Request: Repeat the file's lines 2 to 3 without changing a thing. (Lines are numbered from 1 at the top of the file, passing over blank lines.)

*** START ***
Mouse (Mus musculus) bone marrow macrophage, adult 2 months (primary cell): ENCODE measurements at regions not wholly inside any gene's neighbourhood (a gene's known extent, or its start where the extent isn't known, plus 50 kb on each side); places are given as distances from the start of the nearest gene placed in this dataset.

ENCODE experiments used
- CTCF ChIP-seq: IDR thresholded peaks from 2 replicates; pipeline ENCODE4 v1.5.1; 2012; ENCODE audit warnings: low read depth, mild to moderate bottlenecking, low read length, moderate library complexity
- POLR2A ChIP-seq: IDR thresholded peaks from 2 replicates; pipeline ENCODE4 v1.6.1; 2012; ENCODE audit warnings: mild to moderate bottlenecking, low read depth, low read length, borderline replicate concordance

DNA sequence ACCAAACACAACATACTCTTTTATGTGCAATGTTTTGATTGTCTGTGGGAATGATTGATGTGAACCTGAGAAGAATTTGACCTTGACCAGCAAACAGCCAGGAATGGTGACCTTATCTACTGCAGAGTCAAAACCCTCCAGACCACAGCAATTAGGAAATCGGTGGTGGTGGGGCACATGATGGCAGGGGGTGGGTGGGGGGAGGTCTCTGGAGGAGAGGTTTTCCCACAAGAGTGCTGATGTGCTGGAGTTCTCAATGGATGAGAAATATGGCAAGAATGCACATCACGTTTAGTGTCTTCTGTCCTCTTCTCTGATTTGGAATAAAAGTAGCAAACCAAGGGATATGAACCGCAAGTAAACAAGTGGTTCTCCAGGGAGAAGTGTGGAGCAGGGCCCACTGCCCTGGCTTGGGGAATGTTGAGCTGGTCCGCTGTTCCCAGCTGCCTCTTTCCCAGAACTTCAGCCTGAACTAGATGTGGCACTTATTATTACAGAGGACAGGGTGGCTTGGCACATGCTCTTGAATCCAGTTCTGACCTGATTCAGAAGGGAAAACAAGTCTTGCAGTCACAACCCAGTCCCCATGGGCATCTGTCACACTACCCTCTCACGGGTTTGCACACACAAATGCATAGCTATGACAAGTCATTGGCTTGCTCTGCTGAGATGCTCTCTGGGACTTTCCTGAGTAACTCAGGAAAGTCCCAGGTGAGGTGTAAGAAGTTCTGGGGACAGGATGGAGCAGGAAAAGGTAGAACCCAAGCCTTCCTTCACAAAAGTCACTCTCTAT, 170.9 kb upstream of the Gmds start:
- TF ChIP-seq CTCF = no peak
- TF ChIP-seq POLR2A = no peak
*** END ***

ENCODE experiments used
- CTCF ChIP-seq: IDR thresholded peaks from 2 replicates; pipeline ENCODE4 v1.5.1; 2012; ENCODE audit warnings: low read depth, mild to moderate bottlenecking, low read length, moderate library complexity